As the light of the Sun returns, a dark gloomy twilight fills the sky as the Sun has become blood red and
enlarged against the horizon as it slowly sets. Looking up you are able to look directly at the much dimmed
and disappearing orb of the Sun, though it is a little intense upon your eyes. Looking at a fiery prominence
arching and looping above the Sun's surface, you see a vision of a vast explosion - a horrible intense burst
of burning light.
It reminds you of the terrible deeds of humanity, deeds that are darker than simple death. Human mistakes
are bound to happen, and as the science and power of humanity increase so will the magnitude of its failings.
You ask yourself if humanity's quest for knowledge is worthwhile. Maybe they should have never eaten the
forbidden apple of knowledge of good and evil, but then the serpent was the most cunning being in all
creation, such that no creature could resist its guile. Why?
"With heavy heart I must make thy heart heavy,
In bonds of brass not easy to be loosed,
Nailing thee to this crag where no wight dwells,
Nor sound of human voice nor shape of man
Shall visit thee; thy hue, flower-fair, shall suffer change;
Welcome will Night be when with spangled robe
She hides the light of day; welcome the Sun
Returning to disperse the frosts of dawn.
And every hour shall bring its weight of woe
To wear thy heart away; for yet unborn
Is he who shall release thee from thy pain.
This is the wage for loving humankind.
For, being a god, thou dared'st the god's ill will,
Preferring, to exceeding honour, Man.
Wherefore thy long watch shall be comfortless,
Stretched on this rock, never to close an eye
Or bend a knee; and vainly shalt though lift,
With groanings deep and lamentable cries,
Thy voice; for Zeus is hard to be entreated,
As new-born power is ever pitiless."

The words of Hephaestus, Prometheus Bound, Aeschylus (?) c. 430 BCE.
Then, in your mind's eye, you see another vision - of a man hung upon a tree and pierced by his own
javelin, but the tree upon which he hangs is the Tree of Life.

Continuing to explore the ruins of the temple you see a horse feeding. Approaching the horse you see a
pilgrim nearby sat upon a column stump and preparing a fire. He wears a blue robe and hat and his flowing
white beard speaks of great age. Beside him is his staff, adorned with ravens' feathers. As you approach he
looks up, but his left eye is missing and the eyelids have closed over the old wound. You think he must have
lost an eye on his many travels, perhaps when hit by a thief's arrow. He beckons you to join him and share
the food he is about to prepare. As you sit down you notice the glint of his sword scabbard - he is armed.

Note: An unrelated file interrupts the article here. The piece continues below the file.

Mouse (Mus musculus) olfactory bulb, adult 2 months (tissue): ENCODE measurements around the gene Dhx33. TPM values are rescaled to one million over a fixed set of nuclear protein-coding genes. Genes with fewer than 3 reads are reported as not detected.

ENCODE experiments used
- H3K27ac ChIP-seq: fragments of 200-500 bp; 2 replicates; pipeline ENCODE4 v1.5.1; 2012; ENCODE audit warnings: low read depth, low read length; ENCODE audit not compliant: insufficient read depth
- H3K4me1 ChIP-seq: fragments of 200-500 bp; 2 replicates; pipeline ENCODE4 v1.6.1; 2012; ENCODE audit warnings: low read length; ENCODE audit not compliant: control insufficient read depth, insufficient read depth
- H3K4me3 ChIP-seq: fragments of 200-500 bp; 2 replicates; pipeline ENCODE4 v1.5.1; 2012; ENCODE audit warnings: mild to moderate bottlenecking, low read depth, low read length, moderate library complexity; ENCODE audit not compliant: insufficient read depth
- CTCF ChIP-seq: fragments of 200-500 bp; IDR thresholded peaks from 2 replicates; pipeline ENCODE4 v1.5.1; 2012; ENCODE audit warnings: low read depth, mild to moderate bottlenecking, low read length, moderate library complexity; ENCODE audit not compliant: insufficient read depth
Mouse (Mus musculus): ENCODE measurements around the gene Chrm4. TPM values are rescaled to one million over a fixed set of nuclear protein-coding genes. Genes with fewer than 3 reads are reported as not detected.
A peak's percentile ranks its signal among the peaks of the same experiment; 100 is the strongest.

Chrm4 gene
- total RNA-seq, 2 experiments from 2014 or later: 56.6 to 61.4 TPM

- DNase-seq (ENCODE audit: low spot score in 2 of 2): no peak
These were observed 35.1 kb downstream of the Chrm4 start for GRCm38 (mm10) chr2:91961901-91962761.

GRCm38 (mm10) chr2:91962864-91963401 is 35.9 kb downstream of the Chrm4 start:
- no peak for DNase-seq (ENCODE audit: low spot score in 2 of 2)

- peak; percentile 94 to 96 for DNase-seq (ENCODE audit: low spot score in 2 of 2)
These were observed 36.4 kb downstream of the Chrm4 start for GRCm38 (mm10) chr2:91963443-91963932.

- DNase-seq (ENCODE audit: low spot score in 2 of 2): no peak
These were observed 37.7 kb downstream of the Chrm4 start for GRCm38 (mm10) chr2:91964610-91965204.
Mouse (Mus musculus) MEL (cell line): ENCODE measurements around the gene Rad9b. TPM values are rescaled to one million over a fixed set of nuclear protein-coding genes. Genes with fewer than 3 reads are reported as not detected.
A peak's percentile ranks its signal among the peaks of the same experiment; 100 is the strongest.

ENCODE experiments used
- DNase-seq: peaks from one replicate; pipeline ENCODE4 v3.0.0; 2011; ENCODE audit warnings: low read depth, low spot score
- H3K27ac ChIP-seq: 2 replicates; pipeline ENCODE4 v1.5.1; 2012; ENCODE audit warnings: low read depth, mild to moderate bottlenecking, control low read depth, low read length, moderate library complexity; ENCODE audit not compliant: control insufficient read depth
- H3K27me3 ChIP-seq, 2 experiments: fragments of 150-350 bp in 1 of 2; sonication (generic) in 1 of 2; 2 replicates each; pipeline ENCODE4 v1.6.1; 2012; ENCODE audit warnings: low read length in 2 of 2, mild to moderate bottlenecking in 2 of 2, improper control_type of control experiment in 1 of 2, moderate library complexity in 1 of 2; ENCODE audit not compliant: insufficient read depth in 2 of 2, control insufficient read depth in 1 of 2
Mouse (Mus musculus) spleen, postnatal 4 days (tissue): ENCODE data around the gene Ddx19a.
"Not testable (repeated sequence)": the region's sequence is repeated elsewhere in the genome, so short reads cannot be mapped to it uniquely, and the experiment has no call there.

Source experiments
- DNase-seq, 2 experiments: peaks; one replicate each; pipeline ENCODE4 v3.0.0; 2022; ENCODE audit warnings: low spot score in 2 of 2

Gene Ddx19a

He shares his mead with you, a flavoursome drink of fermented honey that warms you from deep within.

"So you know the tail of Prometheus the Fire-Bringer", he says, as if he had read your earlier thoughts.
"Prometheus felt pity on humankind as they lived in holes like rats, cold, hungry and afraid and very
ignorant. Prometheus stole fire from the gods and gave it to humankind, but the fire he gave them was both
physical and intellectual. He taught them science, he taught them how to cultivate the land and how to use
medicines to combat illness. He saved humanity from the destruction that Zeus had abandoned humans to.
However, he gave them another gift that was very great indeed ... he gave them blind hope."

Yes, you think, blind hope to stand against the certainty of pain and death. Never give up hope, even when it
is all you have... easier said than done! But why must we lean on hope, why so many ills in this World? Was
it the price of eating the forbidden fruit of knowledge, or was it the opening of Pandora's Jar? But what of this
old man, what is his tale?

As if reading your thoughts he speaks again, "My curiosity cost me an eye, and I suffered much as I drank
from the Spring of Wisdom. As I drank I saw all the woes of the World and of the Heavens, but I also saw why
these must be so. Look at your science - it has wrought much suffering, but it has also raised humanity,
made them more than the beasts they once were. Scripture says 'Ye are gods' and yet ye are beasts also.
Which way shall ye then turn - towards the sky or back into the earth from whence you came?"

Pondering the old man's words, there is still one question that dogs you - one thing that you still can not
grasp, so you ask the man what use is humanity's progress to those that suffer and fail and fall by the
wayside? Why should some sacrifice so much so that humanity may learn and grow wiser through its
suffering? Why so much inequity?

"Ah yes, why indeed? Many choose not to bear their cross and many have no choice but to carry it. The
answer that you seek lies in the Azoth - that hidden Light that contains within it all things. I would tell you the
answer, but it would avail you not, for unless you can see the answer you shall not receive it, and when you
receive it you shall understand. Seek and you shall find."

You awake in darkness to find that the old man has already moved on - it shall be dawn soon. Dare you
seek further, or are you too afraid of the unknown? Or perhaps you are afraid of the Truth?

Curiosity is not a sin, but one must
proceed with caution...